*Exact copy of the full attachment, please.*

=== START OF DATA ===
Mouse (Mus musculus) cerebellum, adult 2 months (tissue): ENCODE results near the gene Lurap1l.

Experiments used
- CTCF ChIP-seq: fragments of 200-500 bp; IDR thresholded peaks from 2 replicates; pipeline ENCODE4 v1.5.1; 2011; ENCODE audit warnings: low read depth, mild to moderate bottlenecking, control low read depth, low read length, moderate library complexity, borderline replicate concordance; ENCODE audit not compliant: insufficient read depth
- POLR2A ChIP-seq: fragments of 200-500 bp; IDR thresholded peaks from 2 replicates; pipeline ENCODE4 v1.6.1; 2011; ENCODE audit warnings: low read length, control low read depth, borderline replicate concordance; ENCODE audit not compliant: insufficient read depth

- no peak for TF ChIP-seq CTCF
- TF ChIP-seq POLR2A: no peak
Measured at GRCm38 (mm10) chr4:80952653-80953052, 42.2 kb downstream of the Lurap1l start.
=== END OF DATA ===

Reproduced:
Mouse (Mus musculus) cerebellum, adult 2 months (tissue): ENCODE results near the gene Lurap1l.

Experiments used
- CTCF ChIP-seq: fragments of 200-500 bp; IDR thresholded peaks from 2 replicates; pipeline ENCODE4 v1.5.1; 2011; ENCODE audit warnings: low read depth, mild to moderate bottlenecking, control low read depth, low read length, moderate library complexity, borderline replicate concordance; ENCODE audit not compliant: insufficient read depth
- POLR2A ChIP-seq: fragments of 200-500 bp; IDR thresholded peaks from 2 replicates; pipeline ENCODE4 v1.6.1; 2011; ENCODE audit warnings: low read length, control low read depth, borderline replicate concordance; ENCODE audit not compliant: insufficient read depth

- no peak for TF ChIP-seq CTCF
- TF ChIP-seq POLR2A: no peak
Measured at GRCm38 (mm10) chr4:80952653-80953052, 42.2 kb downstream of the Lurap1l start.